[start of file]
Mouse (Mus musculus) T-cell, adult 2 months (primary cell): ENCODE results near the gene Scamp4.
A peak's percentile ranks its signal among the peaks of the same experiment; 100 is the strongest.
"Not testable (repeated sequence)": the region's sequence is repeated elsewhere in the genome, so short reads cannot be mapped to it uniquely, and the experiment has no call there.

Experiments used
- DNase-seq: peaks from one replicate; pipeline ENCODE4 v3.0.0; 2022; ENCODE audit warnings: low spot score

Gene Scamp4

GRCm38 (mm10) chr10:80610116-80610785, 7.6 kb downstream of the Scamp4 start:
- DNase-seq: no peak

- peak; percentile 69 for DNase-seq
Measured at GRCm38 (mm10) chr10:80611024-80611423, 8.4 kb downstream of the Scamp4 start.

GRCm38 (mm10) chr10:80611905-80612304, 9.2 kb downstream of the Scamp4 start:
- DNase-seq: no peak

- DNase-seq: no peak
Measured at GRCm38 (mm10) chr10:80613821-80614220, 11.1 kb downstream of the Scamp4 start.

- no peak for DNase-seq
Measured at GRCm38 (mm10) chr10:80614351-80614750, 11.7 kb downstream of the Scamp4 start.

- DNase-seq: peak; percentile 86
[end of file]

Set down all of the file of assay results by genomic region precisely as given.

Mouse (Mus musculus) T-cell, adult 2 months (primary cell): ENCODE results near the gene Scamp4.
A peak's percentile ranks its signal among the peaks of the same experiment; 100 is the strongest.
"Not testable (repeated sequence)": the region's sequence is repeated elsewhere in the genome, so short reads cannot be mapped to it uniquely, and the experiment has no call there.

Experiments used
- DNase-seq: peaks from one replicate; pipeline ENCODE4 v3.0.0; 2022; ENCODE audit warnings: low spot score

Gene Scamp4

GRCm38 (mm10) chr10:80610116-80610785, 7.6 kb downstream of the Scamp4 start:
- DNase-seq: no peak

- peak; percentile 69 for DNase-seq
Measured at GRCm38 (mm10) chr10:80611024-80611423, 8.4 kb downstream of the Scamp4 start.

GRCm38 (mm10) chr10:80611905-80612304, 9.2 kb downstream of the Scamp4 start:
- DNase-seq: no peak

- DNase-seq: no peak
Measured at GRCm38 (mm10) chr10:80613821-80614220, 11.1 kb downstream of the Scamp4 start.

- no peak for DNase-seq
Measured at GRCm38 (mm10) chr10:80614351-80614750, 11.7 kb downstream of the Scamp4 start.

- DNase-seq: peak; percentile 86